Bounded by the Altai Mountains and grassy steppes of Mongolia, the vast Gobi Desert is entrenched in iconic images of Marco Polo’s Silk Road and the yore of Genghis Khan. It may sound enchanting, but the realities of the Gobi are quite different. Temperature extremes, ranging from -40C in the winter to 45C in the summer, make it one of the more inhospitable climates on the planet, and the limited access to water, bumpy sand tracks that serve as roads and minute population ensure that if travellers don’t come in prepared, they might not be MONGOLIA’S GOBI DESERT The stunning colours and sounds of one of the most inhospitable places on Earth coming back out. (In fact, the western border of the Gobi, the Taklamakan Desert, is named from the Uighur language and means “you can get in, but you cannot get out”.) However severe it might sound, this hasn’t stopped explorers and adventurers from heading out to the blistering sands of the Gobi, and I recently spent time travelling through its more accessible reaches, hiring an old Russian Furgon van and driver to get me out to the most scenic parts.
While the Gobi is actually mostly scrub desert, it has one section, known as Khongoryn Els, or the “singing sand dunes” (named for the sounds the sands make when wind blows through the dunes), which is simply epic. Located in the middle of Gobi Gurvansaikhan National Park, huge 300-metre-high Saharan-style dunes rise from the desert here, their contours and folds changing colour and light throughout the day. Visitors normally ride camels to access their slopes, but I headed off on my own, gasping for breath in the arid bone-dry air as I sunk up to my knees with every step, labouring up to the top of the highest dune just before the sun turned to a soft gold and retreated over the horizon.
The desert may appear lifeless to some, but linger a bit and and it comes to life. Besides the captivating wild Bactrian camels that wander freely here, there are golden eagles, ibex, Mongolian wild ass, pit vipers and even bears and the elusive snow leopard to be found in its furthest reaches.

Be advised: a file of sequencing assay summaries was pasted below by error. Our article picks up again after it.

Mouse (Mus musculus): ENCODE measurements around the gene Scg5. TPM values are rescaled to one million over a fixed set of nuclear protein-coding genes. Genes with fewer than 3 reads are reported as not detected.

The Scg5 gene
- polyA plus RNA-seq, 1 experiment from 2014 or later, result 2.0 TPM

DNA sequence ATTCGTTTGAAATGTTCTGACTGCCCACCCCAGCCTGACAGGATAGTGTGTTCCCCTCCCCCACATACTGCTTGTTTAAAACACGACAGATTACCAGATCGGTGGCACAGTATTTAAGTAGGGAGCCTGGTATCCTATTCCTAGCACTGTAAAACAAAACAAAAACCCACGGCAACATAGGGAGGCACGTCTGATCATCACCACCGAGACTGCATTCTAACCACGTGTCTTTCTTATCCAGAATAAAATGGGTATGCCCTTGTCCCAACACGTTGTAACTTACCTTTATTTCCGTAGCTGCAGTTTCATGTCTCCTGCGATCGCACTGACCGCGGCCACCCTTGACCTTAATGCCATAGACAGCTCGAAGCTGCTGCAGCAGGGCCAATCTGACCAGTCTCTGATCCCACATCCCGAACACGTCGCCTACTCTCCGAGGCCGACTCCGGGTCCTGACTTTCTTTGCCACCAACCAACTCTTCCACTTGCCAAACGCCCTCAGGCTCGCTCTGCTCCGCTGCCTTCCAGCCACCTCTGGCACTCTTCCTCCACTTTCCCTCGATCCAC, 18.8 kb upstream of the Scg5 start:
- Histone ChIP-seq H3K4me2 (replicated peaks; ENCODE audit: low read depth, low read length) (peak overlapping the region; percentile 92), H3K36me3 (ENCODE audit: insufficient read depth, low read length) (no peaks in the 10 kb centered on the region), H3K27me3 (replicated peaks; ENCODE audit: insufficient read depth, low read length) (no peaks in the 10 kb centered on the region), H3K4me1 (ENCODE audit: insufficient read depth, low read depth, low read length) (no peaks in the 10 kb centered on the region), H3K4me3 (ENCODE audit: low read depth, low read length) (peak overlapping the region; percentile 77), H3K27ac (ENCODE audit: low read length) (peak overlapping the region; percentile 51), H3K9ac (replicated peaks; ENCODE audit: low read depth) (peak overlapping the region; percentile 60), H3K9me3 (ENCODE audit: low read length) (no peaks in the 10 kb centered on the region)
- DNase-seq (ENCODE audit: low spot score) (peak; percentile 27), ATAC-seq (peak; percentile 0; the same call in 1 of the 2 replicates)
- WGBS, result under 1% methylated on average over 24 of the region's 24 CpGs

Human habitation is sparse out here, but the nomadic herders who do eke out a living in the extreme climate are very welcoming. Mongolian ger (yurt) encampments are found scattered throughout the dune areas, and long-standing tradition dictates that travellers be warmly welcomed from the rigours of the desert. I spent several nights sleeping warm and cosy inside a ger, heated by a stove burning camel dung, and being served fresh camel milk by a pair of weathered septuagenarians who had lived out here their entire lives. We communicated mostly via hand signals, but the old man signalled that we must be the same, as he pointed to his bald head, and ran his hand over my receding pate with mirth, laughing aloud all the while.
The next morning I woke up at dawn to go out and take some photos. The air was completely still except for the rustling of several camels wandering into the grass fronting the nearby dunes. Suddenly out of nowhere, the wind picked up and I heard voices. They became louder, reaching a crescendo after 10 minutes that was almost frightening. I thought for a minute I could hear an aeroplane approaching, and then it hit me that this was the sand, the “singing” dunes I had heard so much about. They say the sound created by sand movement can rise to over 100 decibels, equivalent to an outboard motor starting up or live rock concert! A minute later the cacophony had passed, and once again I had the silent desert to myself, with a magnificent array of oranges and ambers spread out before me